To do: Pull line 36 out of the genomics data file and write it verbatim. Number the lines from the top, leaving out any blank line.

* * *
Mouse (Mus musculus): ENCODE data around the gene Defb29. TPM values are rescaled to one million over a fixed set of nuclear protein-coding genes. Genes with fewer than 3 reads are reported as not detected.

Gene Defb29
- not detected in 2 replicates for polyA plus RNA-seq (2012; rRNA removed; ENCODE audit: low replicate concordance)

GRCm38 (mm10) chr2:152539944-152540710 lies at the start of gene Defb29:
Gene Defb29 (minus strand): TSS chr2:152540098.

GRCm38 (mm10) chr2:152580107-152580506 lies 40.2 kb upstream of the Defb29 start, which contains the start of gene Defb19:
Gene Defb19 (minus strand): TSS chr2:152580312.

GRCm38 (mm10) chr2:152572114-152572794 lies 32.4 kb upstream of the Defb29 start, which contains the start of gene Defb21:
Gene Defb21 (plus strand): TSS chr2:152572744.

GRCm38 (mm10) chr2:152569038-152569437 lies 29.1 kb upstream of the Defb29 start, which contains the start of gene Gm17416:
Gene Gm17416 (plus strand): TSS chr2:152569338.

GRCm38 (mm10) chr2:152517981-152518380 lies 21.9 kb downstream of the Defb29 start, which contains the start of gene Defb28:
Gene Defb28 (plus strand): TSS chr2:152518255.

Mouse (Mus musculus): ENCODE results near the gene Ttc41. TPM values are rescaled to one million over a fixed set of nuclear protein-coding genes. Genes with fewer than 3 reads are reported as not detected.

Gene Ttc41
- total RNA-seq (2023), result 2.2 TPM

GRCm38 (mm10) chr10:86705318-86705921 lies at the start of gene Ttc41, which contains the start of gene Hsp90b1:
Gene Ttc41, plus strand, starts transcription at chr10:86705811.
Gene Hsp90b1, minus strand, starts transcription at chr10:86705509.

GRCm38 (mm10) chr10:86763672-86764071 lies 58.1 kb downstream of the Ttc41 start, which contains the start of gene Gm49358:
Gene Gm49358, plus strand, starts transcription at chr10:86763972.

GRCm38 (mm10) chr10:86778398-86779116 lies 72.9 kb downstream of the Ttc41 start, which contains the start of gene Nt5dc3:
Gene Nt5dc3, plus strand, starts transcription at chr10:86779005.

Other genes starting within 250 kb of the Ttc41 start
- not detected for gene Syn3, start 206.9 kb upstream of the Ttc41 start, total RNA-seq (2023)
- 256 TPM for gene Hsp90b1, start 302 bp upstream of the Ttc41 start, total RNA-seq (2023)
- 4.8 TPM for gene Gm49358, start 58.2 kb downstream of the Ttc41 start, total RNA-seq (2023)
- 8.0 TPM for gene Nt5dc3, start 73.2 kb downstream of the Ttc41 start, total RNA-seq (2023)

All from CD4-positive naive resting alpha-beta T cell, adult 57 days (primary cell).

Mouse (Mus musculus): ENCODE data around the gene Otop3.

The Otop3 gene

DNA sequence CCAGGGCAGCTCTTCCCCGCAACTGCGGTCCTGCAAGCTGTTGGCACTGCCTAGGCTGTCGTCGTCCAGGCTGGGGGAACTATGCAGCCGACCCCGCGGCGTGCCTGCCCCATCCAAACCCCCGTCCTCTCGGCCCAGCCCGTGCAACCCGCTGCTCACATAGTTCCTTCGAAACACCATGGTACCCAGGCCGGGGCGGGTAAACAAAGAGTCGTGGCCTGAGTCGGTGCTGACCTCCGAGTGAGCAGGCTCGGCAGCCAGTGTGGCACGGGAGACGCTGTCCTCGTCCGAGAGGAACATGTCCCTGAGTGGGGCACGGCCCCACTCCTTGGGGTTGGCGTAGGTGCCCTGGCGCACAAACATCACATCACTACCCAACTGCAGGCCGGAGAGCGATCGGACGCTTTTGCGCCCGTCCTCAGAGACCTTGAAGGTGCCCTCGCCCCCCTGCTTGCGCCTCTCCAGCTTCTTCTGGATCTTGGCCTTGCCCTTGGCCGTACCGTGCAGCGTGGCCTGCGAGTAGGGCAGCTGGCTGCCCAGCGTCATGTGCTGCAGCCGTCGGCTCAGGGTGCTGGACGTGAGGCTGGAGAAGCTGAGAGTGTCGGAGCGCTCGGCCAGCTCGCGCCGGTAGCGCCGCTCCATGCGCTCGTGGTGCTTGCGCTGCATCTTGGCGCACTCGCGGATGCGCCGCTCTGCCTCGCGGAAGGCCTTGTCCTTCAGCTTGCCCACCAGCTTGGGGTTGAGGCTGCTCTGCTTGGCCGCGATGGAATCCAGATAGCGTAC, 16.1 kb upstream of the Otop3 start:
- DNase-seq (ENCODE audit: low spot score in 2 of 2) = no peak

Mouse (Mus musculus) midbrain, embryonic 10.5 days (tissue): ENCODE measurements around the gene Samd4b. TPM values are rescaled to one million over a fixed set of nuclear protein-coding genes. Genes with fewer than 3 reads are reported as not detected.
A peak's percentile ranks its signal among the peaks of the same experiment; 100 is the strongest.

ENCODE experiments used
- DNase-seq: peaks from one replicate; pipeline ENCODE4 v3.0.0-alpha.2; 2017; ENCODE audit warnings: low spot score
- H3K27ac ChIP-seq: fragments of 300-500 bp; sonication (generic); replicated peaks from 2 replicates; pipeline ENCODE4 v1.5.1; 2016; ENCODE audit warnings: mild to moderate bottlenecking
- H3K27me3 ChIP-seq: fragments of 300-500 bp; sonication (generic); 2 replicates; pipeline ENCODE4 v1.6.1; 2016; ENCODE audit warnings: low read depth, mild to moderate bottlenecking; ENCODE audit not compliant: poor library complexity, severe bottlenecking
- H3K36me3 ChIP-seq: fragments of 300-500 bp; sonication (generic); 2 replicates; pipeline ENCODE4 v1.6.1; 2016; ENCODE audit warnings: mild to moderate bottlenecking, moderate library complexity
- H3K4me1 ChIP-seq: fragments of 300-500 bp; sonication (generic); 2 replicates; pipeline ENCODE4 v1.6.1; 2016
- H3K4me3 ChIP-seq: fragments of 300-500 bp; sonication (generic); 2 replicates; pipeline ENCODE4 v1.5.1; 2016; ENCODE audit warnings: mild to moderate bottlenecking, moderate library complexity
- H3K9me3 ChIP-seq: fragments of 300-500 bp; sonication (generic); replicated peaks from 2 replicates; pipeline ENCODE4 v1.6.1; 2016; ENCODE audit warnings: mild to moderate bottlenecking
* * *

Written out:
ENCODE experiments used